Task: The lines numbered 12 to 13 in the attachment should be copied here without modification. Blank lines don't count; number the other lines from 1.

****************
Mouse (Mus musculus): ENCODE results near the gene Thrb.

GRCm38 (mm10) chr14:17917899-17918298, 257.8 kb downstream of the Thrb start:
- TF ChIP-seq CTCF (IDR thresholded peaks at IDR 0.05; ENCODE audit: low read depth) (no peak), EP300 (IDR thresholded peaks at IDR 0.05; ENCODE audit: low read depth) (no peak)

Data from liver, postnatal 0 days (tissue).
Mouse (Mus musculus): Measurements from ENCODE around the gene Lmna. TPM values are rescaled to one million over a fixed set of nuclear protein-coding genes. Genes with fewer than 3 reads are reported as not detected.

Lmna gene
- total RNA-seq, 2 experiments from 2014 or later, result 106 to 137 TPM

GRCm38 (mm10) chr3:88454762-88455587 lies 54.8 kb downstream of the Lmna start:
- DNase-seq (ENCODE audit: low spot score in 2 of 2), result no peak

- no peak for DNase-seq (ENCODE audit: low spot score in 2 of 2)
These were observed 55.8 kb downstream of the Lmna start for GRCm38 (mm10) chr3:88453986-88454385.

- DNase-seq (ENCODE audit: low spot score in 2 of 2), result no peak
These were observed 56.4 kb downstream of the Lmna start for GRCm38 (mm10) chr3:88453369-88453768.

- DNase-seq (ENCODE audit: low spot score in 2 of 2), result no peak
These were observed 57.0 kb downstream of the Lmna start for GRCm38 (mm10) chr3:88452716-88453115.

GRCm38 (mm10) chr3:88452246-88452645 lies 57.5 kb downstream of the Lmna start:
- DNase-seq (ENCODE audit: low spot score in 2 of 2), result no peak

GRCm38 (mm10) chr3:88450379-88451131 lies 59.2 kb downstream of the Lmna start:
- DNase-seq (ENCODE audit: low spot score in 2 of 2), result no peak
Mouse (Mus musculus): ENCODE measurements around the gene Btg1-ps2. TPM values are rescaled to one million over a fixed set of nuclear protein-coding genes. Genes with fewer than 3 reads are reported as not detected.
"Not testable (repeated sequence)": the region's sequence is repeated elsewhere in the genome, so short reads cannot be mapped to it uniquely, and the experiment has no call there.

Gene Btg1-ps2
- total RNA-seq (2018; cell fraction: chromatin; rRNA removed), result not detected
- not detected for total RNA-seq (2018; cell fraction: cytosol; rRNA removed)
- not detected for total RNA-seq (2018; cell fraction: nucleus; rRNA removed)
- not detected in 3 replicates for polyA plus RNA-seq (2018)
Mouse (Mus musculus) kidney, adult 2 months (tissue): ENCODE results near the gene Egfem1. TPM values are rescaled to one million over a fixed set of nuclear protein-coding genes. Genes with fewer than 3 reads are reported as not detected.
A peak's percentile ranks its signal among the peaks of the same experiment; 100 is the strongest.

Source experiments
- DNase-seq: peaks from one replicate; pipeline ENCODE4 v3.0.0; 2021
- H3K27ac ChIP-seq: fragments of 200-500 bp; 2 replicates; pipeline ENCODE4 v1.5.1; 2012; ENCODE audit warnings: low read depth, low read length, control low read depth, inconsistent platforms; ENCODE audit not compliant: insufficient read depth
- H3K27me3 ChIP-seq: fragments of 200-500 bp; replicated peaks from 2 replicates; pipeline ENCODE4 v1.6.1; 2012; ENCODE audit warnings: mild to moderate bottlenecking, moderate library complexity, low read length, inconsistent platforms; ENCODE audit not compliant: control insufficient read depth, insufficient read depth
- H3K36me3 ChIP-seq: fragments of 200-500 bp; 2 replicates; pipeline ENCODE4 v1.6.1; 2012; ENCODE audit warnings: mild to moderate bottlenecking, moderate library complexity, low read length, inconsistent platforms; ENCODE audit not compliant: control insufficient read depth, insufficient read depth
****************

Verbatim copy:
- DNase-seq (ENCODE audit: low spot score in 2 of 2), result no peak
These were observed 56.4 kb downstream of the Lmna start for GRCm38 (mm10) chr3:88453369-88453768.